On March 15, 2019, the Federal Communications Commission (FCC) initiated the rulemaking process to review vertical location accuracy requirements for wireless carriers. In the FCC’s Fourth Further Notice of Proposed Rulemaking (Fourth FNPRM), the Commission stated that the vertical location metric will “more accurately identify the floor level for most 911 calls, reduce emergency response times, and save lives.”
Unless you’ve been in a digital detox for most of 2018, you may have noticed an increase in industry buzz around wireless 911 location technology, particularly in recent weeks.
When an emergency strikes, you pick up the phone and call 911. A helpful call taker confirms your address, gets the details of the emergency, and help arrives within minutes. Sounds simple, right?
If you’re dialing 911 from your office, a hotel or a remotely connected softphone, that simple interaction may actually be a pretty complex transaction. It requires multiple systems to integrate and communicate to get you the help you need. Intrado supports the journey of a 911 call from start to finish. Read on to find out what happens behind the scenes and learn about the technologies that enable enterprise 911.
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Most people don’t dial 9-1-1 and then hang up. Most people don’t realize that a 9-1-1 abandoned call taxes already limited emergency response and communications resources. Most of the time, when someone dials 9-1-1 for help, it is the worst moment of their life and they need immediate emergency assistance.
Mary Boyd, VP of Government and Regulatory Affairs
The first 911 call placed on February 16, 1968 marked a turning point for our country. More importantly, however, the 911 ecosystem that we take for granted would not be possible without the contributions of an extraordinary group of men and woman who have dedicated their careers to saving lives.
By John Snapp, VP of Technology
Earlier this month, I presented to carriers and PSAPs about new solutions that promise a better location earlier in the 9-1-1 call flow. I also spoke about the methodology and results from West’s location testing and trials with Google’s Android-based ELS (handset-initiated location).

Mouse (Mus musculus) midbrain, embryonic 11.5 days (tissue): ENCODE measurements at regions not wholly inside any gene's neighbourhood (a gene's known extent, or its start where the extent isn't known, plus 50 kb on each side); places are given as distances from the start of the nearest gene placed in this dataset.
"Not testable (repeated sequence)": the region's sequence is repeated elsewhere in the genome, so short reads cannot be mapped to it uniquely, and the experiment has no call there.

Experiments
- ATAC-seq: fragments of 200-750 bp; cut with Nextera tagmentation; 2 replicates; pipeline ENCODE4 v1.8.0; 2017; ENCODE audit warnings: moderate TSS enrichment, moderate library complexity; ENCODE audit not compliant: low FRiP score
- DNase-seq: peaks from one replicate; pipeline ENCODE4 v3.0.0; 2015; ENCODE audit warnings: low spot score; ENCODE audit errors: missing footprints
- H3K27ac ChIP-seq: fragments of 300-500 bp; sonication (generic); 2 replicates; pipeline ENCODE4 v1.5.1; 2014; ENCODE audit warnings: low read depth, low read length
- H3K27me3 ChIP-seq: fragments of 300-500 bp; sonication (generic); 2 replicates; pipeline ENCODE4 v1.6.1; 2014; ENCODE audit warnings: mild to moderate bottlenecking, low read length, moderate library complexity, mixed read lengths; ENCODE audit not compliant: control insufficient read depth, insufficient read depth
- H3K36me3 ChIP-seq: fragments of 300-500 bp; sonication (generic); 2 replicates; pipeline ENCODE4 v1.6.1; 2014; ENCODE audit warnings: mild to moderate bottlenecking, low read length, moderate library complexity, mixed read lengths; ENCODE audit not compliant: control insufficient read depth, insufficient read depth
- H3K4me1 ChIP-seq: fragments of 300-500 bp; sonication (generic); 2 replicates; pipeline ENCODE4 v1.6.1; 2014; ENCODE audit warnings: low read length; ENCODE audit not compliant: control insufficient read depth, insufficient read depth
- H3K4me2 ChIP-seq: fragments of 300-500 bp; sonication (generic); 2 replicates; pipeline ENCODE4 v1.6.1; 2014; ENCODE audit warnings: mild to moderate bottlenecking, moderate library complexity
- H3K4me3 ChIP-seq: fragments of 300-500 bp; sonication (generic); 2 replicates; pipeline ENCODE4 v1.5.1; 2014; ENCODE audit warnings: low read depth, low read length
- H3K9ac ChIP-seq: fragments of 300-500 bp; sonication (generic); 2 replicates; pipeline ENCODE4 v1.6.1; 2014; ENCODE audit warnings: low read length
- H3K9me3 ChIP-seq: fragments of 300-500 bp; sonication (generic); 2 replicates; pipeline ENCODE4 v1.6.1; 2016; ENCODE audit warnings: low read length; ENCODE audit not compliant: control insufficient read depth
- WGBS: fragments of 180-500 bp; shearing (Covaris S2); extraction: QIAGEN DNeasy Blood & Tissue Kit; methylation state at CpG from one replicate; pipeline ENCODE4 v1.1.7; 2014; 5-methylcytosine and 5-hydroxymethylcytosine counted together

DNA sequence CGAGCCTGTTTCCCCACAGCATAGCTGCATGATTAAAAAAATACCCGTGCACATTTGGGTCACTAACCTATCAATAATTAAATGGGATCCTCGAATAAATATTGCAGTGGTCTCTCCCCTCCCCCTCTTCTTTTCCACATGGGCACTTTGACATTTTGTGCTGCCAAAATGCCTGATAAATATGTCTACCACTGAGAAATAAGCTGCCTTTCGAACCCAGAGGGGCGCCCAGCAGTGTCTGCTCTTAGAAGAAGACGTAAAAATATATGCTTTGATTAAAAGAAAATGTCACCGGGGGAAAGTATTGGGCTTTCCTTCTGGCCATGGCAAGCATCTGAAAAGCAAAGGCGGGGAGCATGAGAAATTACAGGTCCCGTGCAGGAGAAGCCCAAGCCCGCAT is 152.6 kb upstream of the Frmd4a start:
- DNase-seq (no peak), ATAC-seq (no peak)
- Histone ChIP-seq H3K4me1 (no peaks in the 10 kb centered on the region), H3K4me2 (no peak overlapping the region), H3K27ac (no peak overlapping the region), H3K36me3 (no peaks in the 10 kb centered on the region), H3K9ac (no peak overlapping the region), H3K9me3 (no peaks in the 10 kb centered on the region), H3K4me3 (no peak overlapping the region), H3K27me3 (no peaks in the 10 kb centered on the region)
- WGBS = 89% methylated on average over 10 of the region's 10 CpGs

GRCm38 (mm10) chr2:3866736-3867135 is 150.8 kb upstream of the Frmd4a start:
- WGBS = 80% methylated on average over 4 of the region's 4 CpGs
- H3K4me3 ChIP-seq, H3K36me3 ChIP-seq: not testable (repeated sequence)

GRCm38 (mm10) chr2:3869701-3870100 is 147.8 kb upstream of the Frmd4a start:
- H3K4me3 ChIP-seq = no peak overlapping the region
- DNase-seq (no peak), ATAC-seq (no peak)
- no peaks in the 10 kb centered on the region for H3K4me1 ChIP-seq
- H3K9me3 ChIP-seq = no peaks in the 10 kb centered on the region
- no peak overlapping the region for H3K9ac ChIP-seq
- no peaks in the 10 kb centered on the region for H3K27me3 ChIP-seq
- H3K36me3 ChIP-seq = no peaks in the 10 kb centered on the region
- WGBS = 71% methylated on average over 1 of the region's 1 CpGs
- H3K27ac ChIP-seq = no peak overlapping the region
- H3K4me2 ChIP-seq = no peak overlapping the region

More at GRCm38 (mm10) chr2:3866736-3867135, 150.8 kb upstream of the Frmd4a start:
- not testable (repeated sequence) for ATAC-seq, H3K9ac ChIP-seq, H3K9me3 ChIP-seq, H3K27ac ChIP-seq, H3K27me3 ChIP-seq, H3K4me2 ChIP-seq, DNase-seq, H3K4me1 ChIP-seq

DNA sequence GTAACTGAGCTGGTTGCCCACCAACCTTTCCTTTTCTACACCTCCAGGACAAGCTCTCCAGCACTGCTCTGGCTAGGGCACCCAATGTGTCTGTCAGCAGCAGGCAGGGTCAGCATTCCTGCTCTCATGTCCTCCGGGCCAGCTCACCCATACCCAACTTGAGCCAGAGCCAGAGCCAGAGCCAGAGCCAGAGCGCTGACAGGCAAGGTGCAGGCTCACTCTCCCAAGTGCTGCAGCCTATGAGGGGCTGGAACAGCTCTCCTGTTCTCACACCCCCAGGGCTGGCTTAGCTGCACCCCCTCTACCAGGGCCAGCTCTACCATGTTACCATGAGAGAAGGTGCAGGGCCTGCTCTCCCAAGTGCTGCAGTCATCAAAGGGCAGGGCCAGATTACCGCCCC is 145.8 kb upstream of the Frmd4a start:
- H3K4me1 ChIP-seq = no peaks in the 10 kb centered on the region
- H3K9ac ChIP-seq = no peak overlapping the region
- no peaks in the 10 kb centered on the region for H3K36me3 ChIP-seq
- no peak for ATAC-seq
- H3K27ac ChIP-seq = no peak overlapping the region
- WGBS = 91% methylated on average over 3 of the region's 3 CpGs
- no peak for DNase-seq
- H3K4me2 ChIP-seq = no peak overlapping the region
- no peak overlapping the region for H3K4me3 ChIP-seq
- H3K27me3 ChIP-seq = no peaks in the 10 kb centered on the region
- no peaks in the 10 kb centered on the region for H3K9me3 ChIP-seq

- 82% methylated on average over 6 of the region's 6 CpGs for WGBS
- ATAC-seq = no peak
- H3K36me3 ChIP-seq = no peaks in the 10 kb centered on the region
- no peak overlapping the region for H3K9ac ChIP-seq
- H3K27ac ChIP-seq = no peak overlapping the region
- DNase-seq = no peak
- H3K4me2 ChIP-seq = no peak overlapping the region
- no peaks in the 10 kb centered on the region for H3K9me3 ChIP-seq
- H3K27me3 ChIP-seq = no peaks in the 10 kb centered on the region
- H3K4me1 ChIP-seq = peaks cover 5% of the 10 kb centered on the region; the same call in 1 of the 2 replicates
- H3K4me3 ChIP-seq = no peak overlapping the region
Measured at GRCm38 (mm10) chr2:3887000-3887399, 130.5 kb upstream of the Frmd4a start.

The following addresses the questions I wasn’t able to respond to during the live event.
Q: We received many similar questions around the timing and availability of the wireless 9-1-1 location technologies discussed. Many asked, when will these solutions be made available? How soon will PSAPs start to benefit from the improved location? What are the potential implementation impacts to carriers and PSAPs?
When we talk to enterprises about 911, we often hear about the E911 obstacles they face to making sure they can provide appropriate support to their users in a crisis. From roadblocks around awareness, to cost concerns, to management burden, the top three obstacles to enterprise 911 arise again and again in our conversations. Fortunately, enterprises can overcome these obstacles.
E911 Obstacle 1: Not Knowing that E911 is Broken
Perhaps the first obstacle enterprises face when it comes to 911, is knowing that they have a problem to begin with. When embarking on a transition to Unified Communications (UC), or implementing softphones, or adding another UC system to the mix, there are literally thousands of factors your IT team is considering. It’s easy to lose 911 in the shuffle.
West commends Congress for the recent passage of H.R. 582, commonly known as “Kari’s Law Act of 2017.” The new law, which amends the Communications Act of 1934, is named in honor of Kari Hunt Dunn whose tragic passing in 2013 alerted the nation to the dangers of requiring a dialing prefix to access 911. Thanks to the tireless advocacy of 911 champions like Hank Hunt, Kari’s father, Americans across the land will benefit from easier access to 911 when connecting to the service from certain private phone systems.